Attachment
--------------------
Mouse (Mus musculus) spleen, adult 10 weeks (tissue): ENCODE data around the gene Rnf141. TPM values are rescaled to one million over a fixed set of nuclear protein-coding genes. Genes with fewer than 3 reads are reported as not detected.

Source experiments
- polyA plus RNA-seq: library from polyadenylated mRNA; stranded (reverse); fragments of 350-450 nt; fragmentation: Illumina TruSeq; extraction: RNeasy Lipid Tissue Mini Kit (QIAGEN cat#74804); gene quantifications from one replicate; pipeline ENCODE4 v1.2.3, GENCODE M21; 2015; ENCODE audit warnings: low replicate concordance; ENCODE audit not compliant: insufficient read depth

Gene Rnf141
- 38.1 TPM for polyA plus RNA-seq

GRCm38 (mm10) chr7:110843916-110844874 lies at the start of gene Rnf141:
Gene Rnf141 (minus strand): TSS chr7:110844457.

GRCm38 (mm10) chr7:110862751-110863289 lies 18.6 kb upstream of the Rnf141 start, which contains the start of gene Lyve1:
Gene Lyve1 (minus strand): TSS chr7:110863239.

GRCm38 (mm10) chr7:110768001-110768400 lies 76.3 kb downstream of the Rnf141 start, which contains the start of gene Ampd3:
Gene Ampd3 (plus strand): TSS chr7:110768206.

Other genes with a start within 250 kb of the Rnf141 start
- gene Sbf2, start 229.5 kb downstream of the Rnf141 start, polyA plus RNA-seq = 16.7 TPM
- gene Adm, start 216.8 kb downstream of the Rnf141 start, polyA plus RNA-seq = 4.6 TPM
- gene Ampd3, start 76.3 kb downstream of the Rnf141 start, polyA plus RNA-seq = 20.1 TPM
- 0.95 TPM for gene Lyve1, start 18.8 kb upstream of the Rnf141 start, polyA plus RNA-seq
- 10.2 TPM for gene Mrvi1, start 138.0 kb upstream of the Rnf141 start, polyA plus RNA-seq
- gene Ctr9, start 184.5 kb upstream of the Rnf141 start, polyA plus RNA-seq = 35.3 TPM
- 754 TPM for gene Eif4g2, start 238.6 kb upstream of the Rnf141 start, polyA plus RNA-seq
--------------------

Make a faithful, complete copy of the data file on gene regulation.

Mouse (Mus musculus) spleen, adult 10 weeks (tissue): ENCODE data around the gene Rnf141. TPM values are rescaled to one million over a fixed set of nuclear protein-coding genes. Genes with fewer than 3 reads are reported as not detected.

Source experiments
- polyA plus RNA-seq: library from polyadenylated mRNA; stranded (reverse); fragments of 350-450 nt; fragmentation: Illumina TruSeq; extraction: RNeasy Lipid Tissue Mini Kit (QIAGEN cat#74804); gene quantifications from one replicate; pipeline ENCODE4 v1.2.3, GENCODE M21; 2015; ENCODE audit warnings: low replicate concordance; ENCODE audit not compliant: insufficient read depth

Gene Rnf141
- 38.1 TPM for polyA plus RNA-seq

GRCm38 (mm10) chr7:110843916-110844874 lies at the start of gene Rnf141:
Gene Rnf141 (minus strand): TSS chr7:110844457.

GRCm38 (mm10) chr7:110862751-110863289 lies 18.6 kb upstream of the Rnf141 start, which contains the start of gene Lyve1:
Gene Lyve1 (minus strand): TSS chr7:110863239.

GRCm38 (mm10) chr7:110768001-110768400 lies 76.3 kb downstream of the Rnf141 start, which contains the start of gene Ampd3:
Gene Ampd3 (plus strand): TSS chr7:110768206.

Other genes with a start within 250 kb of the Rnf141 start
- gene Sbf2, start 229.5 kb downstream of the Rnf141 start, polyA plus RNA-seq = 16.7 TPM
- gene Adm, start 216.8 kb downstream of the Rnf141 start, polyA plus RNA-seq = 4.6 TPM
- gene Ampd3, start 76.3 kb downstream of the Rnf141 start, polyA plus RNA-seq = 20.1 TPM
- 0.95 TPM for gene Lyve1, start 18.8 kb upstream of the Rnf141 start, polyA plus RNA-seq
- 10.2 TPM for gene Mrvi1, start 138.0 kb upstream of the Rnf141 start, polyA plus RNA-seq
- gene Ctr9, start 184.5 kb upstream of the Rnf141 start, polyA plus RNA-seq = 35.3 TPM
- 754 TPM for gene Eif4g2, start 238.6 kb upstream of the Rnf141 start, polyA plus RNA-seq